PORTLAND, Maine (NEWS CENTER) — Sunday night, anyone who hadn’t been aware of what was happening out in North Dakota learned about the battle that is raging over a desire to run oil pipelines and a growing contingent protesting against that.

The area is known as “Standing Rock,” and the project is the Dakota Access Pipeline (DAPL).

The National Guard and military forces have joined up with local, state and regional police, taking on an estimated 7,000 protestors. Among them are hundreds, perhaps thousands of Mainers.

What’s happening out in North Dakota is on land not far from the Battle of Wounded Knee, a fact not lost on indigenous Mainers who gathered Tuesday in the Hampden townhouse owned by Sherri Mitchell, a Penobscot attorney and activist.

Mitchell is an attorney with the Native American unit of Pine Tree Legal Assistance and executive director of the Land Peace Foundation, which is dedicated to the protection of indigenous land rights.

One woman present has two sons who are out at Standing Rock, and she has plans to head there soon, carrying with her supplies and determination to protect the primary water source for that region: the Missouri River.

Inside the townhouse and divining music from their ancestors, the three Penobscot Passamaquoddy women — June Sapiel, Dawn Neptune Adams, and Sherri Mitchell — said they have also received a message to go to Standing Rock.

“There’s a prophecy about the black snake, and we were told generations ago that there would come a time that this black snake would move across the land,” Mitchell said. “For generations, people didn’t know what that meant, and everybody is pretty clear now that what they were referring to was these pipelines.”

Sherri Mitchell is referring to the Dakota Access Pipeline, planned to carry crude oil from the North Dakota Bakken region through 50 counties in four states: South Dakota, Iowa and into Illinois. At Standing Rock, the proposed pipeline dips into the Missouri River.

The prospect of a pipe pumping crude oil near or at the river’s bottom has incited thousands of protesters to block access to the river. Those protests began six months ago with a handful of protests. Social media has helped bolster the cause, prompting activists from around the globe to travel to North Dakota.

On Sunday night, the situation boiled over. An estimated 400 protestors, attempting to cross the Backwater Bridge were instead corralled by authorities. Witnesses reported a chaotic situation with people screaming, cars honking, combined with tear gas, water cannons and a volley of rubber-tipped bullets wounding protesters.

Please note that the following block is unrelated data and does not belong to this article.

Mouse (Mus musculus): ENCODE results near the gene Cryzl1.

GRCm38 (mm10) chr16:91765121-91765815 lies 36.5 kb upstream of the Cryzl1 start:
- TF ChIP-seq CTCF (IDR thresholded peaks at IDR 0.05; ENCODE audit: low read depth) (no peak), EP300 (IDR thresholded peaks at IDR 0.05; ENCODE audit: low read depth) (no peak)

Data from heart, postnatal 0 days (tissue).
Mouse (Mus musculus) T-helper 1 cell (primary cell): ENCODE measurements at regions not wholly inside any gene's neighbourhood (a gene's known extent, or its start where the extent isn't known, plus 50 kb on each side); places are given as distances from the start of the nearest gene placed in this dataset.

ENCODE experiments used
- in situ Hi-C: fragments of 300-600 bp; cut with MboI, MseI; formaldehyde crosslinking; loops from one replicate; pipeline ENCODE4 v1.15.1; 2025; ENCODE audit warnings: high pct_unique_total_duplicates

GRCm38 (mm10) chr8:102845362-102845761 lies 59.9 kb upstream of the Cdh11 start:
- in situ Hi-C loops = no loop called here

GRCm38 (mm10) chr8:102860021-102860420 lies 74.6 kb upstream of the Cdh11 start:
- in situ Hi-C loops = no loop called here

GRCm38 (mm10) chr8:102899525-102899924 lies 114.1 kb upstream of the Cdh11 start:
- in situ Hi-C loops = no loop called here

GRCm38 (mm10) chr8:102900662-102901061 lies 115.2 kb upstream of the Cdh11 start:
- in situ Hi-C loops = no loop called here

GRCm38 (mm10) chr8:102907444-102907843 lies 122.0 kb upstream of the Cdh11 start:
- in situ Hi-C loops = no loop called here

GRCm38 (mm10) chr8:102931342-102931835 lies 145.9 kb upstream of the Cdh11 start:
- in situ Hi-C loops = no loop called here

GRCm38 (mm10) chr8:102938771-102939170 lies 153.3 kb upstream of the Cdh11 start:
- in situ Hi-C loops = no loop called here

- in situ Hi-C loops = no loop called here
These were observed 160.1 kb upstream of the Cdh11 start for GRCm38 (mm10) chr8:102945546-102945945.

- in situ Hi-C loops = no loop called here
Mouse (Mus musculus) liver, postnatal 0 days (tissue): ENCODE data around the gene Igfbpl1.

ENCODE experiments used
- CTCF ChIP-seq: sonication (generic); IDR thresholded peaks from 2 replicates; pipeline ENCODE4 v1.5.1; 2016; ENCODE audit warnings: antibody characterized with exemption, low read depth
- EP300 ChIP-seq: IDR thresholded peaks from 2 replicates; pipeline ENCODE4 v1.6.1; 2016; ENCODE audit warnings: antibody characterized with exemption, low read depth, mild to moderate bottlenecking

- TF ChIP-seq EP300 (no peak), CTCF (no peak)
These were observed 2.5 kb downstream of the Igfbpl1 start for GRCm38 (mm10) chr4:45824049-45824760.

The Standing Rock Medic and Healer Council said in a statement that its medical teams treated 300 people for injuries that were a “direct result of excessive force by police.” At least 26 people were transported from the scene by ambulance with gashes, internal bleeding, and eye trauma, the council said. One young woman from New York reportedly lost an arm due to her injuries. The Morton County Sheriff's Department described Sunday's events as a riot.

On Facebook Live, Kevin Gilbertt captured the scene, describing, “They just pointed water at the protestors. They are spraying people down in sub-zero temperatures. Peaceful protestors. Unarmed protestors. This is all happening on American soil.”

The Morton County Sheriff's Office denied it, insisting authorities didn't use any concussion grenades and suggested an explosion heard during the skirmish might have been caused by small propane tanks that protesters rigged to set off.

Tens of thousands who were watching on Facebook Live, including June Sapiel, were horrified. June’s two sons are out there. One of them was arrested late in the summer, Sapiel said, for protecting tribal elders.

“Two-twenty-six. They tattoed the number 226 on his arm. They shoved him into a metal dog kennel,” Sapiel described, becoming emotional. “They threw a tarp over it.”

She said her son spent a night inside that kennel before being released the next morning.

Now, Sapiel, Mitchell and Adams are driving directly into what could be a potential danger for them. They argue that they must stand united to help protect the Missouri River. “What is precious. It is life. We must protect it. We are standing with Mother Earth,” Mitchell said.

And 7-year-old Woli Adams, who is watching it all unfold, said she’s praying for the protesters, for the water and most of all, for her mother and her friends who are heading to Standing Rock. “Hopefully if they get hurt they still stay alive.”

“I am not afraid. I am not worried. I am intended to go,” Sapiel said.

“I’ve been working toward this point my entire life," Mitchell said. "They need us. We are many tribes, but together we are one. We are doing this for Mother Earth. We are doing this for the future of this world.”